We all realized the importance of the COVID-19 pandemic when we were asked by the government to stay home in Winter 2020.
When Canadians were given the green light to travel again, the government and media instilled a fear of travelling and many chose not to.
Although we’re not out of the pandemic yet, when it comes to restrictions, things are looking better. Take the EU for example: Restrictions have been dropped, and as a result, international trips increased 182 per cent from 2021 to 2022 for the first three months of the year.
And while some are still preferring to stay at home or avoiding international air travel, many are eager to fly, but are confronted with difficult travel conditions: Flights are delayed or cancelled, people are waiting in line for hours at airports and missing their flights, luggage is being lost and emotions are high.
So, is it worth travelling right now?
Revenge travel and a labour crisis
On one hand, the good news is many people have overcome their fear of travelling amid the pandemic. They long for a time when they could visit other places, or see friends and family they’ve missed these past 30 months.
Compared to 2021, Europe welcomed almost four times as many international travellers during the first three months of the year, while the U.S. welcomed more than twice as many.
On the other hand, the travel rebound has met a labour crisis: Employers are struggling to hire qualified people after many left due to pandemic unemployment. The result? Travel chaos.
From lost luggage to missed connections and cancelled flights, airports are struggling. In particular, Toronto Pearson airport has received poor publicity the past several weeks and been ranked “worst in the world” for the number of delayed flights (over 50 per cent of all flights) from the end of May until July 19.
Is it going to be fixed anytime soon? Probably not. But airports like Pearson say they are seeing improvements. In the meantime, it’s a safe bet for travellers to get accustomed to paying more for lower quality services.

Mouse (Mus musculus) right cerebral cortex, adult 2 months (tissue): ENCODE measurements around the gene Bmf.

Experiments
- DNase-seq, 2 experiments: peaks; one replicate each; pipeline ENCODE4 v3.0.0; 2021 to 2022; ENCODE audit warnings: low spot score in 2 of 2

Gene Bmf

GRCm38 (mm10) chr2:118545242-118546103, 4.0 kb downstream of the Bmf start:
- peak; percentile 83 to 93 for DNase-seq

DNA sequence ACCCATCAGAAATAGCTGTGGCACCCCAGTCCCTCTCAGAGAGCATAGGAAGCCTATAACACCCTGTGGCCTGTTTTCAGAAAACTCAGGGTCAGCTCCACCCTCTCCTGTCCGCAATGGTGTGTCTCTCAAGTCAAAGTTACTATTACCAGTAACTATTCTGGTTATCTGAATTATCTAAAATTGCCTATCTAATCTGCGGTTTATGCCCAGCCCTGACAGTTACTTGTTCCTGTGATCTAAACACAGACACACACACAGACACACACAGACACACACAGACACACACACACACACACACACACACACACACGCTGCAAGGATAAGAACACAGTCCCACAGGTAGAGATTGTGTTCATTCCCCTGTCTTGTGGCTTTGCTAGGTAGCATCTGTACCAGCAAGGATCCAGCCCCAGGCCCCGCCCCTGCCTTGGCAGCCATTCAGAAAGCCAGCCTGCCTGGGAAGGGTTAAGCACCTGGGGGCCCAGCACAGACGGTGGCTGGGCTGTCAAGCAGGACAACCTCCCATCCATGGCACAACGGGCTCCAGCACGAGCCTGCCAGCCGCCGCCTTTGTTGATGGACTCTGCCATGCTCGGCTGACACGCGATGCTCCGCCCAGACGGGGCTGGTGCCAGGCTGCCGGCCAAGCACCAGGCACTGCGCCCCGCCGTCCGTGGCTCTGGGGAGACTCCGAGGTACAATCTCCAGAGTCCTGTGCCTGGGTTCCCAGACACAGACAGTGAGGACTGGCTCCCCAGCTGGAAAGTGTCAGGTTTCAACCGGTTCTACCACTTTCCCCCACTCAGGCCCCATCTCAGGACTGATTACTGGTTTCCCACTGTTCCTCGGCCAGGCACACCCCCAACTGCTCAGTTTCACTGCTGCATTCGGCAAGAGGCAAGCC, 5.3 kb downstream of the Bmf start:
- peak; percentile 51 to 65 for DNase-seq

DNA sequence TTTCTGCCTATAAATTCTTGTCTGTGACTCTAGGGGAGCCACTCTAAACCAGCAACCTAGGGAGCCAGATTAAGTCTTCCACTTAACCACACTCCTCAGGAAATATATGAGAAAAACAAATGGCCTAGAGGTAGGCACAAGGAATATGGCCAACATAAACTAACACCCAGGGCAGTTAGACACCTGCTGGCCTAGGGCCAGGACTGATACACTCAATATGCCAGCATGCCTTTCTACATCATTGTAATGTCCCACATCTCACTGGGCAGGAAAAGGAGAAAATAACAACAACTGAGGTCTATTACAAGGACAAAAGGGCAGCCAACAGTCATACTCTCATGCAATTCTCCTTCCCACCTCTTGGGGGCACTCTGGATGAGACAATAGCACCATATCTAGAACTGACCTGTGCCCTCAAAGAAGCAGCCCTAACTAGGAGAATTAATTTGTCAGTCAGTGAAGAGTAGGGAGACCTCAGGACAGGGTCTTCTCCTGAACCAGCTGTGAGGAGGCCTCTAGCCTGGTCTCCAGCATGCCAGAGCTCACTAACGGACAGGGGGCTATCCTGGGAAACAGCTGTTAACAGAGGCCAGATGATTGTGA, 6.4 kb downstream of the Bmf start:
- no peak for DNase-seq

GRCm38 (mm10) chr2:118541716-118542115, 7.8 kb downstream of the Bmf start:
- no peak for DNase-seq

Plenty of health benefits
But it is still worth travelling. We know how important travel is: We travel to reconnect with friends and family, to escape our normal lifestyles, to discover other landscapes and cultures. And taking vacations is actually good for your health and wellness, even when it’s a short trip!
Travelling has health benefits, like recovering from mental and physical fatigue, improving household relationships and making people happier. Researchers have shown that satisfaction with leisure travel is positively connected to quality of life. And several studies have even shown that international travel restrictions led to unintended negative health and social consequences.
While travel for vacation is recommended, beware: According to air travel specialists, more disruptions are in the cards and more air travel chaos is on its way. The labour issues that are the main reason for the disruptions are unlikely to disappear anytime soon and will continue to affect all tourism sectors, from transportation to hospitality and attractions.
While travellers should not feel discouraged as the benefits outweigh the costs, it may be time to consider alternative, less environmentally damaging forms of travel: closer to home, without flying and favouring domestic tourism as a substitute to international tourism.
The key to a successful trip is to properly plan for it, consider any alternatives that may be needed and be diligent about checking and double checking travel regulations and restrictions — even while on your trip, as they may change.
Make sure you have digital copies of all relevant documents (like your passport, prescriptions and vaccination records) and pack at least a couple of days of clothes in your carry-on (or don’t check a bag at all). Also remember to be respectful of the people and countries you visit (wearing a mask, for example, may be encouraged or required in some countries or public places).
Finally, bring some patience, flexibility and a willingness for adventure.
The authors do not work for, consult, own shares in or receive funding from any company or organisation that would benefit from this article, and have disclosed no relevant affiliations beyond their academic appointment.